It is also true that the government helped with many incentives and policy measures. Today, the Ebene Cyber-City is the cradle of that industry. From the basic Business Process Outsourcing (BPO) services, it has now transformed into a value-added sector.

“An Artificial Intelligence Council has been set-up and we are getting expertise from an international consultant to define our Blockchain strategy both as a novel database technology but also as a way to enhance the life of our citizens through fintech.”

With Mauritius having crossed the one million Internet subscribers’ milestone, and Internet becoming ubiquitous (adequate infrastructure, mobile Internet coverage and network access and user capability), Mauritians can get online and be a part of the global community. The economic benefits of connectivity and the social impact on our communities at large are substantial.

What are your goals for future telecoms infrastructure development in Mauritius?

Telecommunications has entered a period of explosive, global growth and is evolving as the modern trade route. The telecommunications revolution is reflected by the technological changes, the competitive forces, the privatisation of state monopolies and the emergence of new companies and consortia of global service providers.

In response, the Government decided to formulate a new set of policies to ensure that the nation possesses the necessary infrastructure and regulatory framework to take full advantage of the changing global environment. An Artificial Intelligence Council has been set-up and we are getting expertise from an international consultant to define our Blockchain strategy both as a novel database technology but also as a way to enhance the life of our citizens through fintech.

Telecommunications is one of the most important enablers of access to information. The government has taken a number of measures, through a state agency called the National Computer Board, to give to previously marginalized populations the same freedom, liberty of expression and access to information as others.

Telecommunications in Mauritius has become a vital vehicle for all forms of economic activity and a traded service in its own right. We are building capacity so as to become a swift digital economy in the near future.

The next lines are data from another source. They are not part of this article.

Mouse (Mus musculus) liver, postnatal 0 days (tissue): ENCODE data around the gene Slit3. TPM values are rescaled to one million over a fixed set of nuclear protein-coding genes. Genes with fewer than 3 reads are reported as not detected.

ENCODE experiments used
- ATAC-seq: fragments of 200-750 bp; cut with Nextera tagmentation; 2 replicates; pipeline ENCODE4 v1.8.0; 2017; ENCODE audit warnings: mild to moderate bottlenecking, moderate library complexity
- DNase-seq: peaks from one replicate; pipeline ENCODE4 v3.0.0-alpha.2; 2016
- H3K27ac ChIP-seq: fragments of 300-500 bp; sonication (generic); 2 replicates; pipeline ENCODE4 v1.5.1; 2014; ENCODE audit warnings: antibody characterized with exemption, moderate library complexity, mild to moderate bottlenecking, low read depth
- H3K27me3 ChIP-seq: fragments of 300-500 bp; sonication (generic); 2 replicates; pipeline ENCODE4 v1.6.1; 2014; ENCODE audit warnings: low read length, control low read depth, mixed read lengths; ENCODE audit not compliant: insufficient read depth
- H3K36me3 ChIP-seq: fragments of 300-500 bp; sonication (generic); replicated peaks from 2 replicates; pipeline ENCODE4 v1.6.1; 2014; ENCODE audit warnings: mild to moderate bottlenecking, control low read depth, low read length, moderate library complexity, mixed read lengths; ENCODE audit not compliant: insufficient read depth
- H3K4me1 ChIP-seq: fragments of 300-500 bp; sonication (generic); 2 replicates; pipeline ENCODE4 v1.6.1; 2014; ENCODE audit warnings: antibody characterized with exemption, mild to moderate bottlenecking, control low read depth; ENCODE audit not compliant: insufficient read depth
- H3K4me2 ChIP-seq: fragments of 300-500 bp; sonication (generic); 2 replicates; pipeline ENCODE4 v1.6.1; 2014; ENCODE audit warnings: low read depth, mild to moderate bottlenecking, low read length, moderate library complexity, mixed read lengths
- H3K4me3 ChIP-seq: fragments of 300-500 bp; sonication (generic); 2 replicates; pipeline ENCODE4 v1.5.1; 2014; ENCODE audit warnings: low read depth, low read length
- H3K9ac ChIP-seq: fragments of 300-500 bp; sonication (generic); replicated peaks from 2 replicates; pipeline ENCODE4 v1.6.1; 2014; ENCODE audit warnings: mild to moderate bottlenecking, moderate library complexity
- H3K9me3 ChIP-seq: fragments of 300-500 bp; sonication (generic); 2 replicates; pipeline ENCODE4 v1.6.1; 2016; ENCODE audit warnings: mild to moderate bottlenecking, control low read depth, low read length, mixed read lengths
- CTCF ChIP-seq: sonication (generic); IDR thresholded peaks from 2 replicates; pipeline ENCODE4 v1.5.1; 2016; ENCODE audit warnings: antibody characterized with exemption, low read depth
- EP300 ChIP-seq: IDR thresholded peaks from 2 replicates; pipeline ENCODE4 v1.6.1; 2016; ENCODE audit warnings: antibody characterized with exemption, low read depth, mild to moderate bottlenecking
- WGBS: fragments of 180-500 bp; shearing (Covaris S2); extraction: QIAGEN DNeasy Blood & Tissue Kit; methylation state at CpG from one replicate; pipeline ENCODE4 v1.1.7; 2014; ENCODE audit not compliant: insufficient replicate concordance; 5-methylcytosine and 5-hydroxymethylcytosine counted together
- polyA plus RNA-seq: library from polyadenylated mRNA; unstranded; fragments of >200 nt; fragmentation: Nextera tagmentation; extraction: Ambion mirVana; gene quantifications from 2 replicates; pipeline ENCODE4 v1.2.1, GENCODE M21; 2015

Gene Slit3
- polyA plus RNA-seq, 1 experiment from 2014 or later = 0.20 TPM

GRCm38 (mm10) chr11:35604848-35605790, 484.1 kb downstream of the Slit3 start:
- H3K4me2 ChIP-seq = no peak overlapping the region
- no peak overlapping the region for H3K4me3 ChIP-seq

The Government recognises that a modernised telecommunications system is central to the economic development of the country and that privatisation and economic liberalisation of telecommunications is a critical condition for attracting the capital needed to achieve the necessary targets.

The new era of 5G, characterized by high broadband speeds and intelligent networks, will provide seamless connectivity and support over 50 billion devices by 2020.

What lessons can you share with other nations who want to develop their telecommunications infrastructure?

Many efforts have to be made regarding connectivity and more affordable access to it. My government has introduced 350 free Wi-Fi spots around the island and this number will increase in the coming months.

Now, let’s take a leap forward and imagine how Blockchain technology and Artificial Intelligence can propel us further in our development. The new digital economy will undeniably shape the country’s future performance.

Blockchain, which until recently was mainly of interest to financial institutions, presents incredible opportunities for ICT – reducing roaming fraud, optimizing ID management with smart contracts, increasing revenues from identity-as-a-service solutions, etc.

I therefore invite all nations to embark on this great adventure, keep connecting and bridging gaps for the well-being of our populations.

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The digital transformation of Mauritius: Q+A with Minister Sawmynaden